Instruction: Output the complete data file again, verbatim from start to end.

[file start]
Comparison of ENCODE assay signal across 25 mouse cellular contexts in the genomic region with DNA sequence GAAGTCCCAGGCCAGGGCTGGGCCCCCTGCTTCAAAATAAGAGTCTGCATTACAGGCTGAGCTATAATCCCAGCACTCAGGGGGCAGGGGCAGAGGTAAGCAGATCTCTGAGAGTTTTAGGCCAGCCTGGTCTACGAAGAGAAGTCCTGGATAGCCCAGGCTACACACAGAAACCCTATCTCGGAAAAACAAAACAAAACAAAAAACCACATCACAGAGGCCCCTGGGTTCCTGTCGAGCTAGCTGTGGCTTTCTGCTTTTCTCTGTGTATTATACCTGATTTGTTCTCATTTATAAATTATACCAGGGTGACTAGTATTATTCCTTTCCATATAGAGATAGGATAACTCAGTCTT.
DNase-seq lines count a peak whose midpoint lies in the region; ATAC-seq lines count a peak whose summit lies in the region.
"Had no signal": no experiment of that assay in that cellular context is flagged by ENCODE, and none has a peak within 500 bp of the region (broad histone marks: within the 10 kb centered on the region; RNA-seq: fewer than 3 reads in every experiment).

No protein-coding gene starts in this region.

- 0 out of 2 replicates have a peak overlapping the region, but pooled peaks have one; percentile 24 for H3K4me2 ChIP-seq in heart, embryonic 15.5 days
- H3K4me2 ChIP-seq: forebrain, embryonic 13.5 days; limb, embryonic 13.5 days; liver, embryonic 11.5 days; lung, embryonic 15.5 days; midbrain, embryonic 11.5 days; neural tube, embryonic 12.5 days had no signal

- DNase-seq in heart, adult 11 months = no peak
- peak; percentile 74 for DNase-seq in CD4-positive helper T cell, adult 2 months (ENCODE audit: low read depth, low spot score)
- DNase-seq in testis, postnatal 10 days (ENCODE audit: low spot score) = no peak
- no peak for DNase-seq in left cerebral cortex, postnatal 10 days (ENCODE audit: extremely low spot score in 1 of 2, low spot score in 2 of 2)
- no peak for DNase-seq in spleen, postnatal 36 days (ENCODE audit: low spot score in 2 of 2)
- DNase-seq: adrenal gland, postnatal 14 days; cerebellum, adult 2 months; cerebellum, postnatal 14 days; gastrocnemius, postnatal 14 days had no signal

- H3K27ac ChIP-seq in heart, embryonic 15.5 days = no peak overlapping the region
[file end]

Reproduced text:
Comparison of ENCODE assay signal across 25 mouse cellular contexts in the genomic region with DNA sequence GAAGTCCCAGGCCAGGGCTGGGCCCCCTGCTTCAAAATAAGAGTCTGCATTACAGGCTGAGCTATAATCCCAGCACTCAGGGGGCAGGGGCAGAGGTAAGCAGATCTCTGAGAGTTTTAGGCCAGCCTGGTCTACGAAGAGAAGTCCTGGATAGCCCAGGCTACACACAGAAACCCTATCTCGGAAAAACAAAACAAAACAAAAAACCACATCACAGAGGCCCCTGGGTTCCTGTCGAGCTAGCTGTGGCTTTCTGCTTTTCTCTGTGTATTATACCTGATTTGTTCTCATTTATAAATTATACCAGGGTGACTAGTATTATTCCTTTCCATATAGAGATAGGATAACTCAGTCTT.
DNase-seq lines count a peak whose midpoint lies in the region; ATAC-seq lines count a peak whose summit lies in the region.
"Had no signal": no experiment of that assay in that cellular context is flagged by ENCODE, and none has a peak within 500 bp of the region (broad histone marks: within the 10 kb centered on the region; RNA-seq: fewer than 3 reads in every experiment).

No protein-coding gene starts in this region.

- 0 out of 2 replicates have a peak overlapping the region, but pooled peaks have one; percentile 24 for H3K4me2 ChIP-seq in heart, embryonic 15.5 days
- H3K4me2 ChIP-seq: forebrain, embryonic 13.5 days; limb, embryonic 13.5 days; liver, embryonic 11.5 days; lung, embryonic 15.5 days; midbrain, embryonic 11.5 days; neural tube, embryonic 12.5 days had no signal

- DNase-seq in heart, adult 11 months = no peak
- peak; percentile 74 for DNase-seq in CD4-positive helper T cell, adult 2 months (ENCODE audit: low read depth, low spot score)
- DNase-seq in testis, postnatal 10 days (ENCODE audit: low spot score) = no peak
- no peak for DNase-seq in left cerebral cortex, postnatal 10 days (ENCODE audit: extremely low spot score in 1 of 2, low spot score in 2 of 2)
- no peak for DNase-seq in spleen, postnatal 36 days (ENCODE audit: low spot score in 2 of 2)
- DNase-seq: adrenal gland, postnatal 14 days; cerebellum, adult 2 months; cerebellum, postnatal 14 days; gastrocnemius, postnatal 14 days had no signal

- H3K27ac ChIP-seq in heart, embryonic 15.5 days = no peak overlapping the region